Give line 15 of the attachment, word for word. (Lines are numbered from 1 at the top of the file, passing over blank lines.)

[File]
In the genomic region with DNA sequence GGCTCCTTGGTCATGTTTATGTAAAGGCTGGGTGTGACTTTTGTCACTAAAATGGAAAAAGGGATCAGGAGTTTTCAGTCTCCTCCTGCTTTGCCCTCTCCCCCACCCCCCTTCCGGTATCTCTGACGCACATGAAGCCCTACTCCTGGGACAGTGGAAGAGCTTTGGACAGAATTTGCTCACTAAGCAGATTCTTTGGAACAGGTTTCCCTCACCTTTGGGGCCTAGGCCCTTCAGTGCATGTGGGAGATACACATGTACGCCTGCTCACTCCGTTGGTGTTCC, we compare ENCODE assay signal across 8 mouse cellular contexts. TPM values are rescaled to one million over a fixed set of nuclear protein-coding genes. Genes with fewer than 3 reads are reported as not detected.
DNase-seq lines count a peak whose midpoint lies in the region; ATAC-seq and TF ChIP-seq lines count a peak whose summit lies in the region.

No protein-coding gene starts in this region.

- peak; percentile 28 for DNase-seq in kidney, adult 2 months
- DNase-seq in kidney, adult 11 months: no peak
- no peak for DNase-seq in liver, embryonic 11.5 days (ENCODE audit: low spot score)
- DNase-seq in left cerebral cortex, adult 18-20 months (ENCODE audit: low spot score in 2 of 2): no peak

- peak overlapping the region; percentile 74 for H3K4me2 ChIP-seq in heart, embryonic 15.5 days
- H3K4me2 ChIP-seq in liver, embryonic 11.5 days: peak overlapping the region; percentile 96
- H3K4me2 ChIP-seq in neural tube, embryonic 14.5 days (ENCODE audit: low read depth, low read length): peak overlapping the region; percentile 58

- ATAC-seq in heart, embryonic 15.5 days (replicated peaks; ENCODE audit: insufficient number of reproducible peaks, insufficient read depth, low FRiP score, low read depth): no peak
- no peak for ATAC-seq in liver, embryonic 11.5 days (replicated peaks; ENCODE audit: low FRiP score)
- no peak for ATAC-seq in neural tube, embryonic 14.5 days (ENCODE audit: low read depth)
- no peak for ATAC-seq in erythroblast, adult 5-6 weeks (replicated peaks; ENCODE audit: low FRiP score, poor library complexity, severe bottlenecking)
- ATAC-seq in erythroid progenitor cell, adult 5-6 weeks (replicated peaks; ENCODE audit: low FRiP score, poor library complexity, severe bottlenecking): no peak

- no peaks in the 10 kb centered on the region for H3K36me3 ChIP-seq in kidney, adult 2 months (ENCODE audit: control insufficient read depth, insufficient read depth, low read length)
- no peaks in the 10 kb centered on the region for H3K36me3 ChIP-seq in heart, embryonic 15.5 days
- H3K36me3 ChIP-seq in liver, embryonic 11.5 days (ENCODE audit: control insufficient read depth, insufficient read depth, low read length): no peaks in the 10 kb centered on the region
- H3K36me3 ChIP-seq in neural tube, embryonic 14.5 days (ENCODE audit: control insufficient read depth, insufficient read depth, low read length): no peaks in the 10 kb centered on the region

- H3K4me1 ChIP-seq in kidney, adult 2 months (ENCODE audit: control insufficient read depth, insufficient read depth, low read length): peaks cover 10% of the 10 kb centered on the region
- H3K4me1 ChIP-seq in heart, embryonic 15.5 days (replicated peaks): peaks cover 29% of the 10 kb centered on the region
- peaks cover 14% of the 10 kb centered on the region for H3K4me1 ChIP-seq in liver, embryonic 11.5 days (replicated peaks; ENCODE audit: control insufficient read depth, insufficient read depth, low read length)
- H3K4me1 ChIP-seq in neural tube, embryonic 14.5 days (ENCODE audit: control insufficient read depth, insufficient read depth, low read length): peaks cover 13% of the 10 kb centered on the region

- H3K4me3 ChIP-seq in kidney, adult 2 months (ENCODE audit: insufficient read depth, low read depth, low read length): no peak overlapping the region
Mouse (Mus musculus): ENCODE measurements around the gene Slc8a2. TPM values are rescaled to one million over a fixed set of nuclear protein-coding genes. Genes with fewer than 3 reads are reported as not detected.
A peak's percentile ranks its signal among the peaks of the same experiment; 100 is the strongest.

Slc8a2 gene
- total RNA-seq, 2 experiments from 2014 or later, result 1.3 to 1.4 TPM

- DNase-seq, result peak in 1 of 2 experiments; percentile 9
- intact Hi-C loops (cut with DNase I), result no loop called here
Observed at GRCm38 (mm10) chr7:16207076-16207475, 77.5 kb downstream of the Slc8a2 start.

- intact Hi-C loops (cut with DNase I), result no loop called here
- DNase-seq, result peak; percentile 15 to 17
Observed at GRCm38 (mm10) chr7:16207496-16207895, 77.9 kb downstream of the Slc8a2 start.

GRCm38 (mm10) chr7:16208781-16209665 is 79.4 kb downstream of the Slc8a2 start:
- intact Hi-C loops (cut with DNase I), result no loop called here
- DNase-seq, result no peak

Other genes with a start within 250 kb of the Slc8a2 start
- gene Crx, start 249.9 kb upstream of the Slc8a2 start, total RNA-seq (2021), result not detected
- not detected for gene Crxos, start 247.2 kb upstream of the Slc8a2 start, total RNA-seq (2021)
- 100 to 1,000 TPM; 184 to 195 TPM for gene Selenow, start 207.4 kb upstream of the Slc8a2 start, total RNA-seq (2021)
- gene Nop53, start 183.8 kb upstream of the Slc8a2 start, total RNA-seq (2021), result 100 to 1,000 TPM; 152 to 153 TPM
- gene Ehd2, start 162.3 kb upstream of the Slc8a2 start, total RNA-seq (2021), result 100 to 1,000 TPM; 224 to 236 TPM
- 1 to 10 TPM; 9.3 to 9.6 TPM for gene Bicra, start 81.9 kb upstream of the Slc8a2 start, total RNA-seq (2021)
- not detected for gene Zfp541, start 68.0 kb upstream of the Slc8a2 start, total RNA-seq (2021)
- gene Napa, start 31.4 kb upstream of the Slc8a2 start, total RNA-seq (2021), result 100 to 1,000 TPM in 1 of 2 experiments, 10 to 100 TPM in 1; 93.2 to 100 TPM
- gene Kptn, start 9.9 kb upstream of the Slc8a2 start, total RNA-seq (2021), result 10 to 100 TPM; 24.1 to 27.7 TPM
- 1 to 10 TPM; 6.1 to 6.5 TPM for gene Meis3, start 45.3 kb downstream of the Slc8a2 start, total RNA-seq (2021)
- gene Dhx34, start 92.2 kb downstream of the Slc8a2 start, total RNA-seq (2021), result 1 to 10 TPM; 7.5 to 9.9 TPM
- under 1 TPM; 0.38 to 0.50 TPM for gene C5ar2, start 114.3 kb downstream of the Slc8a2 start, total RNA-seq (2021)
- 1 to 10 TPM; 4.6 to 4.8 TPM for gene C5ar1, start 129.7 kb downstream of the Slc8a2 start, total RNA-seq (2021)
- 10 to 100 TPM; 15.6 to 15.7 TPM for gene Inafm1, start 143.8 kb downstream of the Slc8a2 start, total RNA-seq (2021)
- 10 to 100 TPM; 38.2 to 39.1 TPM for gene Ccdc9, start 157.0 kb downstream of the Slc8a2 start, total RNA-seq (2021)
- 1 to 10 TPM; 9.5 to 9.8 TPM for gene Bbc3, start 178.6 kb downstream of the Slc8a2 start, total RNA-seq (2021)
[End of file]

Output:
- ATAC-seq in erythroid progenitor cell, adult 5-6 weeks (replicated peaks; ENCODE audit: low FRiP score, poor library complexity, severe bottlenecking): no peak